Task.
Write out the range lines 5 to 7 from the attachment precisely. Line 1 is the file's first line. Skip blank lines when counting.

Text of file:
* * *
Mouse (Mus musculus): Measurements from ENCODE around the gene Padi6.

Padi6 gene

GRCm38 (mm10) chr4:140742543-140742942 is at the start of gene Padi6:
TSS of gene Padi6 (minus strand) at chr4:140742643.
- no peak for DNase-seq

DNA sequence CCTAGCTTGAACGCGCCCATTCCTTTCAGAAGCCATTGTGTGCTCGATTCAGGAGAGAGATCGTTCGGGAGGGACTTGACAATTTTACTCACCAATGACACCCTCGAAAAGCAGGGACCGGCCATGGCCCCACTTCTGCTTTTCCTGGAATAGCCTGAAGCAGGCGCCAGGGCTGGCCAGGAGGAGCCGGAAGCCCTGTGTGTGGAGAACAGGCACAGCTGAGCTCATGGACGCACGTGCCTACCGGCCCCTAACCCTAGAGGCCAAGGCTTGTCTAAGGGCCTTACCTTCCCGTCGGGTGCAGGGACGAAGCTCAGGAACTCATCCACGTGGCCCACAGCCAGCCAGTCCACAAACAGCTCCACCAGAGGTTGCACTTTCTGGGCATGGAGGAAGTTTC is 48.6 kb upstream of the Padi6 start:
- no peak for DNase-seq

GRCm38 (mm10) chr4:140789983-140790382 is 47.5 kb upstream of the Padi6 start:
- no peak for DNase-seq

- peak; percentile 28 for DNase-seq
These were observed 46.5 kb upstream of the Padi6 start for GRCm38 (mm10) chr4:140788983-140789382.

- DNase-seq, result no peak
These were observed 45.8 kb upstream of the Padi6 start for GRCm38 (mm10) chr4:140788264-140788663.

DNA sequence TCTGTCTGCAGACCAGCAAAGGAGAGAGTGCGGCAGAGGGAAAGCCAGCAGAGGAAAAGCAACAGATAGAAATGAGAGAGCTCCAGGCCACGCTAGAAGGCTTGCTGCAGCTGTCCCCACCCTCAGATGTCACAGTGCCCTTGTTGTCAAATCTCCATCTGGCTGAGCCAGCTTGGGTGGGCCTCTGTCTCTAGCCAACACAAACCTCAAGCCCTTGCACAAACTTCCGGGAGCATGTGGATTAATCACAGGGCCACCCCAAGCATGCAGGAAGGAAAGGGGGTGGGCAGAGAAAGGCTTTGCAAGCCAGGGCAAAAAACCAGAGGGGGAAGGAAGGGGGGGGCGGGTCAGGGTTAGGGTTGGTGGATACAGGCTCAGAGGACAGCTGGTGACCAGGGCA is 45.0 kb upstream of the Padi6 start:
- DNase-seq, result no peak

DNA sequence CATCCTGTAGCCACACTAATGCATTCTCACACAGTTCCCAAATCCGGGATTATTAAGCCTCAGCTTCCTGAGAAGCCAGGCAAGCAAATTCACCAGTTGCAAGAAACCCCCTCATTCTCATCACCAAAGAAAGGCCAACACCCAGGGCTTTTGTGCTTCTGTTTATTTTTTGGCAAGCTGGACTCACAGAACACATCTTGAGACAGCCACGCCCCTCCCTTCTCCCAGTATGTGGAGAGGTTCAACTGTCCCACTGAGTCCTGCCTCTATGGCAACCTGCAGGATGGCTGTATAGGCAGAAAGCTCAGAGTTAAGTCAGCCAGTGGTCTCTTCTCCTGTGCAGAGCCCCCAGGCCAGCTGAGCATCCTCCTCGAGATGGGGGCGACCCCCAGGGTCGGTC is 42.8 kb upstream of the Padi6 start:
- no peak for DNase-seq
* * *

- no peak for DNase-seq

DNA sequence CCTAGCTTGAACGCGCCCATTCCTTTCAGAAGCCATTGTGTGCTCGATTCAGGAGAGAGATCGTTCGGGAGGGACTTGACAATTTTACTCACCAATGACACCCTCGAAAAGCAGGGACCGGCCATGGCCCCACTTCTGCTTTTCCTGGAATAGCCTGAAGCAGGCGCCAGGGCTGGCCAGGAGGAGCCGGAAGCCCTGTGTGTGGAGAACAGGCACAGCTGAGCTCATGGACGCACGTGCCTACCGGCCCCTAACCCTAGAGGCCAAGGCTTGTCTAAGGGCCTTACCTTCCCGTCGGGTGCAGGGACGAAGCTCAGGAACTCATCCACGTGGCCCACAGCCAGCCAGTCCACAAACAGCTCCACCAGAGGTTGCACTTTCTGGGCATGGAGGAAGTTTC is 48.6 kb upstream of the Padi6 start:
- no peak for DNase-seq